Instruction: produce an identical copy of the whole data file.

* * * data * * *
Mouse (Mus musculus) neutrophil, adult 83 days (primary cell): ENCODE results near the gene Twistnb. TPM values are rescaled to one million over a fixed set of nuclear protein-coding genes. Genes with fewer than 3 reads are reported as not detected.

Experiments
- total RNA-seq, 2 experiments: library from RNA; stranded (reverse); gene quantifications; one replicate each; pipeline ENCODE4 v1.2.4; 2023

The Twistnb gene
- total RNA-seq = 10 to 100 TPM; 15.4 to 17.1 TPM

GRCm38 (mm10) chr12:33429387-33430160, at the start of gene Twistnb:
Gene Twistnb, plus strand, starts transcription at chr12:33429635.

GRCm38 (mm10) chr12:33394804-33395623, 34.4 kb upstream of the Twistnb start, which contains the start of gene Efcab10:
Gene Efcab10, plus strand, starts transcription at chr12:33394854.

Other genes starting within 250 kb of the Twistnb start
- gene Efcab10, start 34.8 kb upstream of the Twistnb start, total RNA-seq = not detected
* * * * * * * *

Mouse (Mus musculus) neutrophil, adult 83 days (primary cell): ENCODE results near the gene Twistnb. TPM values are rescaled to one million over a fixed set of nuclear protein-coding genes. Genes with fewer than 3 reads are reported as not detected.

Experiments
- total RNA-seq, 2 experiments: library from RNA; stranded (reverse); gene quantifications; one replicate each; pipeline ENCODE4 v1.2.4; 2023

The Twistnb gene
- total RNA-seq = 10 to 100 TPM; 15.4 to 17.1 TPM

GRCm38 (mm10) chr12:33429387-33430160, at the start of gene Twistnb:
Gene Twistnb, plus strand, starts transcription at chr12:33429635.

GRCm38 (mm10) chr12:33394804-33395623, 34.4 kb upstream of the Twistnb start, which contains the start of gene Efcab10:
Gene Efcab10, plus strand, starts transcription at chr12:33394854.

Other genes starting within 250 kb of the Twistnb start
- gene Efcab10, start 34.8 kb upstream of the Twistnb start, total RNA-seq = not detected